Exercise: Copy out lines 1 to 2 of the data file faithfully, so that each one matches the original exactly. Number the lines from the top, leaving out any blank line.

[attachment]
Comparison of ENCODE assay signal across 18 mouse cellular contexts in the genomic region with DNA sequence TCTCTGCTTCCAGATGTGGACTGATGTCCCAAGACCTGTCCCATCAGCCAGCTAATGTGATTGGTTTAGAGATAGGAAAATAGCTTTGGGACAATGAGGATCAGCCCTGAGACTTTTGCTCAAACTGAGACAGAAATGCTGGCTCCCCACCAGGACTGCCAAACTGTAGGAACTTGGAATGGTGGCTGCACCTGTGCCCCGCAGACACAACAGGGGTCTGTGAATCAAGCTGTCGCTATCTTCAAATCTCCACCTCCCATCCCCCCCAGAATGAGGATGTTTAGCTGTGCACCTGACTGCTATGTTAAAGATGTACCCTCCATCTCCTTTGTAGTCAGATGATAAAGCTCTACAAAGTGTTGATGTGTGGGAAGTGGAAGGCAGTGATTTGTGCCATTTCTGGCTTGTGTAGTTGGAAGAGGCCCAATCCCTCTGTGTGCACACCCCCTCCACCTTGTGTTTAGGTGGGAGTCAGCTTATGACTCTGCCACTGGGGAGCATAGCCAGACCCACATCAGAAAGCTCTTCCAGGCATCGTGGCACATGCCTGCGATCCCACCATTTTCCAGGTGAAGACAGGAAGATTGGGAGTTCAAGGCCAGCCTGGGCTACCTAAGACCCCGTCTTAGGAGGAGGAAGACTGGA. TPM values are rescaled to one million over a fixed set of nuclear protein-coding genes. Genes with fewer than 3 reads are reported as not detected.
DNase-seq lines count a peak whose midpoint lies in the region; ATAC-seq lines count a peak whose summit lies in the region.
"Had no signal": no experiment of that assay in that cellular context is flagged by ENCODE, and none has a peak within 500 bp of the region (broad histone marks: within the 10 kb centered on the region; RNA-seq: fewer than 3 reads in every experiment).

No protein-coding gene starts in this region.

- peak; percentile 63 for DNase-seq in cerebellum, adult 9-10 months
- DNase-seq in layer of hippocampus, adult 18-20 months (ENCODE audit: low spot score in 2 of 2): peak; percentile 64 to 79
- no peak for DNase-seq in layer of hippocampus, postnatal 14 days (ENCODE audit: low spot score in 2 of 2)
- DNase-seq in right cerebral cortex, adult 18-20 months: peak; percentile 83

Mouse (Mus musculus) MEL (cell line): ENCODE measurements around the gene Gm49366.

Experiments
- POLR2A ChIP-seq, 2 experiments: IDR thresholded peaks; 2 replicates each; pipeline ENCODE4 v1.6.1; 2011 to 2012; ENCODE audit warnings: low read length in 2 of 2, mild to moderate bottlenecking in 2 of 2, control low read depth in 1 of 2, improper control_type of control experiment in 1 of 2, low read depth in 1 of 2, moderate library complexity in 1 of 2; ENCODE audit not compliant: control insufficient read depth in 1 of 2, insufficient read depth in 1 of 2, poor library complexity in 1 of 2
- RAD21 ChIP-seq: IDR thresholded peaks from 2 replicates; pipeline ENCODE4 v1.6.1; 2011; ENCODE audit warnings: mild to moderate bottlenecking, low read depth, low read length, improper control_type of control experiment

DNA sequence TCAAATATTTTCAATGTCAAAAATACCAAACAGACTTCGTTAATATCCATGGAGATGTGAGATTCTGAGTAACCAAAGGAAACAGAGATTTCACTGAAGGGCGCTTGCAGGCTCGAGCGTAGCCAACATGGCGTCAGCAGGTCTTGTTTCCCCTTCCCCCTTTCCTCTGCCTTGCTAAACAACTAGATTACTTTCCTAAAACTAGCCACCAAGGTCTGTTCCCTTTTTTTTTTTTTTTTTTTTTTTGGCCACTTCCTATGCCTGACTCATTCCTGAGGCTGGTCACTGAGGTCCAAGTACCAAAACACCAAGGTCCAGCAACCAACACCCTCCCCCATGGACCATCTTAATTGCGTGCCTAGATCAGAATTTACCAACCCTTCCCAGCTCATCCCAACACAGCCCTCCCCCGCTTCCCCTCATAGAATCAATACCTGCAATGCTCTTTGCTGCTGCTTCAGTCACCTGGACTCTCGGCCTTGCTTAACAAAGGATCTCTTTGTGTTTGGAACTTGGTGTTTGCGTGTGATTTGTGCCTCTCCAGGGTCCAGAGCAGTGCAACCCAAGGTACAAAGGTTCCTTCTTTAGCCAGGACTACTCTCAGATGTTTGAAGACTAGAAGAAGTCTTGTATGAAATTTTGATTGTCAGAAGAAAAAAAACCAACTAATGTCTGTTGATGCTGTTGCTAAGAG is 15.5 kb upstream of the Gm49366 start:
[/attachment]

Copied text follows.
Comparison of ENCODE assay signal across 18 mouse cellular contexts in the genomic region with DNA sequence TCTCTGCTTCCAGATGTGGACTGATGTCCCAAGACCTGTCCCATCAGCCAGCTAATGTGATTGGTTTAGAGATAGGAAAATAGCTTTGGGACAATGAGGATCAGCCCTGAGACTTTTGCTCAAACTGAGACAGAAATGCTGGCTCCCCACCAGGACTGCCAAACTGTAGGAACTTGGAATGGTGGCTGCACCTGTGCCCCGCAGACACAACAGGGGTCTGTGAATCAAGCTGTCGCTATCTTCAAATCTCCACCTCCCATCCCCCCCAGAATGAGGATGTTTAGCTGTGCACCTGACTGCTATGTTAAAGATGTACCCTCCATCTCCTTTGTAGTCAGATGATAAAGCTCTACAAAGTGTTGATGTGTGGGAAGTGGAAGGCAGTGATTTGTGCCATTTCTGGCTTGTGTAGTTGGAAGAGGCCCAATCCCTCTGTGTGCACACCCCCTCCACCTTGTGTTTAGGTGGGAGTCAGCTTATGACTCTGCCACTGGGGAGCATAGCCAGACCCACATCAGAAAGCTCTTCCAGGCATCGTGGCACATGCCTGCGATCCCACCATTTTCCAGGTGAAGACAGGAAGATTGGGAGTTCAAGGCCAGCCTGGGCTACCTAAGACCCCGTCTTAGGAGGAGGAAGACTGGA. TPM values are rescaled to one million over a fixed set of nuclear protein-coding genes. Genes with fewer than 3 reads are reported as not detected.
DNase-seq lines count a peak whose midpoint lies in the region; ATAC-seq lines count a peak whose summit lies in the region.